It is often easy for those with newfound independence to confuse the personal agency it provides with a need to do everything alone. This can make them less likely to seek out help in situations where it would be a great benefit to them. Such is the case with college students and their advisors.

However, this isn’t just a one-sided problem. At most schools, advisors are so dramatically outnumbered by the students under their purview that it’s a wonder they can effectively advise anyone. That’s why would like to help you learn ways to get the most out of advisor visits in order to reap the benefits that relationship can provide.


During the orientation period of a student’s freshman year, they will likely have an introductory meeting with their academic advisor to consider selecting a major and set up the first-semester schedule. Unless some special circumstances arise, this may be the only time they have a face to face with their advisors all year.

It’s true; you don’t technically NEED to see an advisor unless you have a specific issue you need them to take care of (switching majors, dropping classes, things of that nature). But, you will miss out on all of the services they can provide.

They can be a great resource for referrals, references, or recommendations. They can help you find your way into an internship or job you wouldn’t have known about otherwise. They can help you select courses based on your learning style and which professors you’d be more likely to respond positively to. They’re not exactly therapists, but they can also be a resource when it comes to personal issues, and they can definitely point you in the direction of someone more qualified to help you if need be. The problem is that it’s difficult to do any of these things if they don’t know you beyond your name and your student ID number.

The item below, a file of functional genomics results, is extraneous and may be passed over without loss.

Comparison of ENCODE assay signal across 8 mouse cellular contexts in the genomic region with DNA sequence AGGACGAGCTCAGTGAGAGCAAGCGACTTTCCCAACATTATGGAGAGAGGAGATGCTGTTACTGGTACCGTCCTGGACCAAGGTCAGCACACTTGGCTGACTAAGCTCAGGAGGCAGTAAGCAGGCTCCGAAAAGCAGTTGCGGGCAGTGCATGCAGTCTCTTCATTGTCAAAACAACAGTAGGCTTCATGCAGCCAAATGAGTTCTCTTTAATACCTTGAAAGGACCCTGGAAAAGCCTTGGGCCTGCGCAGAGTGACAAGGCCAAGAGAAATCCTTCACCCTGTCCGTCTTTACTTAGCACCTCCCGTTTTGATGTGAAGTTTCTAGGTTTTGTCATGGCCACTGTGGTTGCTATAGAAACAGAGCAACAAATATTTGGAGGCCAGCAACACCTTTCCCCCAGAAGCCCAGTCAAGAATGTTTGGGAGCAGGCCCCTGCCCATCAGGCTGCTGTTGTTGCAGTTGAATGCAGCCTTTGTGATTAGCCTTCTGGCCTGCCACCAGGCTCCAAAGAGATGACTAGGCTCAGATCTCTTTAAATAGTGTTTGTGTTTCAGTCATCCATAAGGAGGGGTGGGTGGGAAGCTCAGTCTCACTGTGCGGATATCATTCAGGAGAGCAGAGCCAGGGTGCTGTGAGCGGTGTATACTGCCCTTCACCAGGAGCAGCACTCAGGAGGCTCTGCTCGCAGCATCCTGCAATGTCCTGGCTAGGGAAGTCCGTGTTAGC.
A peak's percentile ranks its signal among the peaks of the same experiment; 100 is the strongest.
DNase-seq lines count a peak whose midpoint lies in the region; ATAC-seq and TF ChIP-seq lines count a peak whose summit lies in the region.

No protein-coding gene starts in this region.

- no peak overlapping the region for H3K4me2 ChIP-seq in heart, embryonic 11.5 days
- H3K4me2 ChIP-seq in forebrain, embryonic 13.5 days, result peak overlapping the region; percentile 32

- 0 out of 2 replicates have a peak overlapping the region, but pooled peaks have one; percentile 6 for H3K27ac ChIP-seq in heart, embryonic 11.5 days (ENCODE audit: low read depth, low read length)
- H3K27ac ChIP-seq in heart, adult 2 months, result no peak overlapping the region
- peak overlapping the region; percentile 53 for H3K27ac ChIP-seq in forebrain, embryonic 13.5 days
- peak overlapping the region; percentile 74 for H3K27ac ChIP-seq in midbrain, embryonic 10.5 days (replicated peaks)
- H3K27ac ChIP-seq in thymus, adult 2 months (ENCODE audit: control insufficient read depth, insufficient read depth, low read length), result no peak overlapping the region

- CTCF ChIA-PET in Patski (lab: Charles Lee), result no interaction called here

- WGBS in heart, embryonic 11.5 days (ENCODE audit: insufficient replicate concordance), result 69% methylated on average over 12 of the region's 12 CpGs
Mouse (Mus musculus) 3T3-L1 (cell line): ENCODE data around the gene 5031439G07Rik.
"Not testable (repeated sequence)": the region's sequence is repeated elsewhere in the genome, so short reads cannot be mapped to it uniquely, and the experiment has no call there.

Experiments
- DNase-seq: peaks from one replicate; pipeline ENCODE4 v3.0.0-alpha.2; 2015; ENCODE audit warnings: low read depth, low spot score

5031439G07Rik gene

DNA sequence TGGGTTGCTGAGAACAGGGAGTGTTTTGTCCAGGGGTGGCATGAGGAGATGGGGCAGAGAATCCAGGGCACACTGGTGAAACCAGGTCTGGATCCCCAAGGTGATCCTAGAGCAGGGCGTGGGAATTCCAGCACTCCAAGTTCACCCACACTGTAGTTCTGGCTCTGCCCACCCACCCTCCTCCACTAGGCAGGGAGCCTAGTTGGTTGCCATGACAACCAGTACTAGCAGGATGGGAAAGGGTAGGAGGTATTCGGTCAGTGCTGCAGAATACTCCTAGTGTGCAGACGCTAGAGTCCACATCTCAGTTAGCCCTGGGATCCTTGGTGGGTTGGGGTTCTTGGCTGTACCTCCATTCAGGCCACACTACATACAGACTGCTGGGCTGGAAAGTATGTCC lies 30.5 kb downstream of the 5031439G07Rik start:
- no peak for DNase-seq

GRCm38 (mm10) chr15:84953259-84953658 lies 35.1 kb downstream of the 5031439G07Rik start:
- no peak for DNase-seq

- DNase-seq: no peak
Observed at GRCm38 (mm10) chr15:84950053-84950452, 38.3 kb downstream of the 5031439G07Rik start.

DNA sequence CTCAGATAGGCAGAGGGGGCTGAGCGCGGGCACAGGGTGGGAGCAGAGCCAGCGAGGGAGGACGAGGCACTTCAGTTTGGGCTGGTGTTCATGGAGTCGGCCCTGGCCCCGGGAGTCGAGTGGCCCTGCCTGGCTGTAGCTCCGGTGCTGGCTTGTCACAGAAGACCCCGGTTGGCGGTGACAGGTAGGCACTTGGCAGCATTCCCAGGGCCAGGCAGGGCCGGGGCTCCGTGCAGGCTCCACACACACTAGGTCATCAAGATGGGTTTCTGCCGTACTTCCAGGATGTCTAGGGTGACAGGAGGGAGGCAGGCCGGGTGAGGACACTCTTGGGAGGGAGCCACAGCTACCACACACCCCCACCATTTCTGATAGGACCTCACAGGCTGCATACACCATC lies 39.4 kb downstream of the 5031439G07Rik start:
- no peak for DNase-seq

Building a Relationship

As previously stated, your advisor is probably responsible for hundreds (if not thousands) of students. Even if they are exceptionally good at their job, it could be easy for them to see you as more of a number than a person; even if that is not their intention.

If you have questions about anything academic or curriculum related, consider meeting with your advisor. You may or may not be able to find the answer yourself, seeing as the internet is a thing, but getting face-time with your advisor is usually a net positive.

This is especially important if you have questions about your major or academic future. If you are considering making a change, it’s important that you don’t feel like you are burdening them with your concerns. It’s literally what they are there for.

Realize There Is a Line

All of that being said; there is a difference between building an appropriate relationship and just wasting their time. Once again, time that they don’t really have. They are allies to be sure, but they may or may not be your friends. The time you waste with frivolity might negatively affect someone with legitimate issues.

Just be mindful. There’s nothing wrong with regularly meeting with your advisor if you are taking advantage of the services they provide. But it’s not an appropriate way to just kill time. Be respectful of them and the other students they work with.

Ultimately, your choices are your own. It just doesn’t hurt to have someone that has your back helping you navigate the terrain.